Wired has put together an excellent multi-media article about Radiohead’s recent experiment and the music business in general.
Byrne: What about bands that are just getting started?
“Don’t sign a huge contract that strips you of all your digital rights …”
Yorke: Well, first and foremost, you don’t sign a huge record contract that strips you of all your digital rights, so that when you do sell something on iTunes you get absolutely zero. That would be the first priority. If you’re an emerging artist, it must be frightening at the moment. Then again, I don’t see a downside at all to big record companies not having access to new artists, because they have no idea what to do with them now anyway.
Byrne: It should be a load off their minds.
There’s a lot to dig into including a cool live video of Radiohead performing Bodysnatchers.
Bryne asks a great question, “Why put together these things — CDs, albums?” Something I’ve thought about a lot and which usually ends up in any discussion about how the industry is failing its customers by selling albums with one, maybe two, good songs on them. After all, we didn’t always have albums. They’ve been a very long experiment—an experiment that works in some cases but not in others.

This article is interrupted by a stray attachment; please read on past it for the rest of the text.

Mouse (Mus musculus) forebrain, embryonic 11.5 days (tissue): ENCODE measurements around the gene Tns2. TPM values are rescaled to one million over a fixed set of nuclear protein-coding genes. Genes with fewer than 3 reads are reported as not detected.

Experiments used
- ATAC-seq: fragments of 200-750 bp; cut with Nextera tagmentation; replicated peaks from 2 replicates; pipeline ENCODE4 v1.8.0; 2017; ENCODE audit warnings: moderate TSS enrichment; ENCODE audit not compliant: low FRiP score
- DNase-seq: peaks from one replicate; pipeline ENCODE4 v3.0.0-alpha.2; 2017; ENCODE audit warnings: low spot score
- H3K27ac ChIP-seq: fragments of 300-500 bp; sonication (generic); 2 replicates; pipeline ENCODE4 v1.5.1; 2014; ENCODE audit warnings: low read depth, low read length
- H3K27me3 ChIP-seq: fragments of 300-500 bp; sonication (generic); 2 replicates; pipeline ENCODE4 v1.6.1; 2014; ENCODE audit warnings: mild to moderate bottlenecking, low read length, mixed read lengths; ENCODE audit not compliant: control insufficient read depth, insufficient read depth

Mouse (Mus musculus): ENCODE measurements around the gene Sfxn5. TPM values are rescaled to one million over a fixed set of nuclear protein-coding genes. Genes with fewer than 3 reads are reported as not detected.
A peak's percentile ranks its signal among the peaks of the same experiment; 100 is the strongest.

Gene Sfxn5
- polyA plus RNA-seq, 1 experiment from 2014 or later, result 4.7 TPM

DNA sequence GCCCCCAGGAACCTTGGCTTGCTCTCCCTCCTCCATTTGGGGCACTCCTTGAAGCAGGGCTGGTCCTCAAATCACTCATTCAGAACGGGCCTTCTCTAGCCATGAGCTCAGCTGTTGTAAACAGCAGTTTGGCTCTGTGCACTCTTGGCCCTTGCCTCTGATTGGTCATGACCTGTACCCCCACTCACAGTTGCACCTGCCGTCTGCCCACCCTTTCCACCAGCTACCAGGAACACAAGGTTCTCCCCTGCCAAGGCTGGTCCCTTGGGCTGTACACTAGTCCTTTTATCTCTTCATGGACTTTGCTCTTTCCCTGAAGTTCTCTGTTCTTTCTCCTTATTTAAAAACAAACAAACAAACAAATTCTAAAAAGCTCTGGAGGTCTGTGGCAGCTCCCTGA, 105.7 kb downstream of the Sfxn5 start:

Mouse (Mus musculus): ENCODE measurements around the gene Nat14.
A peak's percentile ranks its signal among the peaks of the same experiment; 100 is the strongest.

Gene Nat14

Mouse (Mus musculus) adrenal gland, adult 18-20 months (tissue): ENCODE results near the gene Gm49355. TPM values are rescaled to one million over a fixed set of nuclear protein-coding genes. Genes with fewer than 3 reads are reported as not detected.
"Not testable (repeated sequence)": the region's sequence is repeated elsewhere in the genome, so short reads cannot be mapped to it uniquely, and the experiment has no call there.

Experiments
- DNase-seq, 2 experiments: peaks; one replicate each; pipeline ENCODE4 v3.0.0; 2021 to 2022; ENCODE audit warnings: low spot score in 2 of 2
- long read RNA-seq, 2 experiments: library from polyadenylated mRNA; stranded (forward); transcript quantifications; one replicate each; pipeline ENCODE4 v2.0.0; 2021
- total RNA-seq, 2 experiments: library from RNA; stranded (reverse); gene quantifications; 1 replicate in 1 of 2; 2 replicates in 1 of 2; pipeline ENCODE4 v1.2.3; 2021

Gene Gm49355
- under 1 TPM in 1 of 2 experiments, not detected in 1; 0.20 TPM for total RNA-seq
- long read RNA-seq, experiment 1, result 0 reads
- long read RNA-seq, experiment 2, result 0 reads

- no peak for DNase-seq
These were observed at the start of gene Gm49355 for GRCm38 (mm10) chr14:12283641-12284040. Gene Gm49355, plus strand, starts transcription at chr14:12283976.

And now we have this seemingly solid convention of an album release. I would much rather hear songs as they are finished, streamed to me one at a time over the course of a year rather than all at once, once a year. It would give me time to sink my teeth into the lyrics, the emotion, and all the details. You also get a sense of the time and place in which the song was written. With albums, you have to find a solid chunk of time to devote to active listening, which rarely happens for me.
The way I would like to do things is to give away most of my content, saving some for a premium, and bundling groups of songs into packages that make sense. Content creation is fast paced now. People will overlook spelling errors to get your thoughts as you think them. There’s space for short or incomplete pieces of work.
I believe artists can learn a lot from bloggers. Publish often. Not everything has to be a polished masterpiece. Give away what you create in between the polished masterpieces. You can even give away your best stuff. In the case of a musician, reserve the better encoding options, the choice of file type and album art, and the first release to the listeners willing to pay.
What we’ve learned so far is, it’s all an experiment—even the current conventions.
I’m still digging through this article. There’s a lot of audio!